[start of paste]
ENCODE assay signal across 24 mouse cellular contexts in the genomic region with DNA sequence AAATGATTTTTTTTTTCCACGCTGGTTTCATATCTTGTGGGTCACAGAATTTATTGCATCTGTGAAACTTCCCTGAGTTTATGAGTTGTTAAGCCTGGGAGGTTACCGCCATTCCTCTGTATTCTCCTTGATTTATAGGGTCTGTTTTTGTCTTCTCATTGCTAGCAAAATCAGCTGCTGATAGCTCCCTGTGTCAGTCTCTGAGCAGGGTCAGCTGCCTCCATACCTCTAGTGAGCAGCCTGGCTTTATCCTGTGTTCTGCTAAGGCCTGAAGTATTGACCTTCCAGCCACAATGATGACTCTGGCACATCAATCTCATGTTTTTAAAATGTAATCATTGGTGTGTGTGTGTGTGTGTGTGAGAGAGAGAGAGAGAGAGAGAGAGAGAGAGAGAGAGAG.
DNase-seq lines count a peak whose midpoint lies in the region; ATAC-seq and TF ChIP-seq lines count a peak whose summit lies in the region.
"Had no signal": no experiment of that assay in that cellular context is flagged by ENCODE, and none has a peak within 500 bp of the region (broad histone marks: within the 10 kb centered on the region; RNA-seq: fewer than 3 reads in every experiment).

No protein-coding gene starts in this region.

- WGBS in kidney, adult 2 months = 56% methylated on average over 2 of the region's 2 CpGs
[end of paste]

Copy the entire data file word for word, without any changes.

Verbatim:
ENCODE assay signal across 24 mouse cellular contexts in the genomic region with DNA sequence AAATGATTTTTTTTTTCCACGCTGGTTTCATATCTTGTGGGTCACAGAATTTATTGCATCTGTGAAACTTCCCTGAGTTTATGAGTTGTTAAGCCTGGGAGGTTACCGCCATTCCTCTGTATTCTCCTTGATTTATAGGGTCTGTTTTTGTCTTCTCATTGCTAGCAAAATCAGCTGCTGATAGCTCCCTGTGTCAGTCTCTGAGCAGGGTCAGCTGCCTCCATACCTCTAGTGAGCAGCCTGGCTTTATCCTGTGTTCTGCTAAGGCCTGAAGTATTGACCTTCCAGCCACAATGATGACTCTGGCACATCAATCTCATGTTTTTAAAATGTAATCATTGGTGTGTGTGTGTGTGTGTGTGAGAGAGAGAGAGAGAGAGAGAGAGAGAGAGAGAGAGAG.
DNase-seq lines count a peak whose midpoint lies in the region; ATAC-seq and TF ChIP-seq lines count a peak whose summit lies in the region.
"Had no signal": no experiment of that assay in that cellular context is flagged by ENCODE, and none has a peak within 500 bp of the region (broad histone marks: within the 10 kb centered on the region; RNA-seq: fewer than 3 reads in every experiment).

No protein-coding gene starts in this region.

- WGBS in kidney, adult 2 months = 56% methylated on average over 2 of the region's 2 CpGs